by Erik Gedeon adapted by Giles Croft and Stefan Bednarczyk from a literal translation by Ian Black.
Nottingham Playhouse Wellington Circus NG1 5AF To 7 February.
Tue-Sat 7.45pm Mat 31 Jan 2.30pm, 5 Feb 1.30pm.
Audio-described 4 Feb.
BSL Signed 6 Feb.
Captioned 5 Feb 7.45pm.
TICKETS: 0115 9419419.
then Coliseum Theatre Fairbottom Street Ol1 3SW 4-21 March 2015.
Tue-Sat 7.30pm Mat 14, 18, 21 Mar 2.30pm.
Audio-described 17 Mar.
Post-show Discussion 19 Mar.
Review: Jen Mitchell 31 Jan.
Runs 2hr 30min. One interval.
Freshened-up,the black humour still entertains and surprises on its fourth revival at the Playhouse.
Through this song-drama, set in 2050, we meet a cast in their twilight years as residents of the Nottingham Playhouse home for retired actors, making their own entertainment with style and gusto.
The opening scene is largely played in silence as the residents take-up their positions; unhurried as they slowly and carefully reach their seats for the evening’s entertainment.
The terrifying but glamorous Sister George leads some community singing. When she leaves the room, characters are revealed, their seething frustrations at age and various infirmities bubbling out.
Through music we see the people they once were. Rebecca Little is a wonderfully foul-mouthed theatrical lady with an acerbic wit and happy memories. Still raunchy, she engages in good-natured attempts to grope male residents throughout the evening. Her poignant rendition of ‘Barbie Girl’ leaves us squirming with embarrassment while laughing at the absurdity of the situation, as her wooden leg is accidentally knocked off.
With the unassuming manner of an ex-hippy, John Elkington passes round a spliff in a beautifully-choreographed ‘Sweet Dreams are Made of This’, sequence. One of many highlights is the Laurel and Hardy routine between Elkington and Tim Frater, a tit-for-tat slow-motion battle.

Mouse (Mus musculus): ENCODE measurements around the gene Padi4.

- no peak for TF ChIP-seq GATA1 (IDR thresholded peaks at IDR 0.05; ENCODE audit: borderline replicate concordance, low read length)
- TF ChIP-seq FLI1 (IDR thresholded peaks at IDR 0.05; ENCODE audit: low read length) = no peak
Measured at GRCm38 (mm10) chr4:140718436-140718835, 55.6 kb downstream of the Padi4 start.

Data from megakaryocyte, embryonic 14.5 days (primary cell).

Mr Superville silently re-runs his magic routine, building from a toaster being pulled out of a hat to the unfortunate accidental removal of his partner’s wig, leaving her exposed and humiliated. There is a definite change of mood as, en masse, the residents face the audience, shocking them into uncomfortable silence with the words, “With the lights out, it’s less dangerous. Here we are, now entertain us.”
The evening is full of surprises: a shuffling old man is revealed as a virtuoso pianist; the foul-mouthed, grey-haired woman was once a protester, living up a tree and camped in the market square in a tent; the senile, dippy, bewigged drama-queen, surprises the audience with her trumpet playing.
Giles Croft directs what continues to be a remarkable piece of theatre – a salient lesson to all, a velvet-covered warning of what is to come and a reminder to think about the experience beneath the wrinkles and walking sticks.
Sister George: Georgina White.
Mr Bednarczyk: Stefan Bednarczyk.
Ms Little: Rebecca Little.
Mr Fraterl: Tim Frater.
Mr Elkington: John Elkington.
Mr Superville: Dale Superville.
Ms Darcy: Clara Darcy.
Director: Giles Croft.
Designer: Rachel Jacks.
Lighting: Nick Morris.
Sound: Brew Baumohl.
Musical Director: Stefan Bednarczyk.
Choreographer: Adele Parry.
Dramaturg: Gareth Morgan.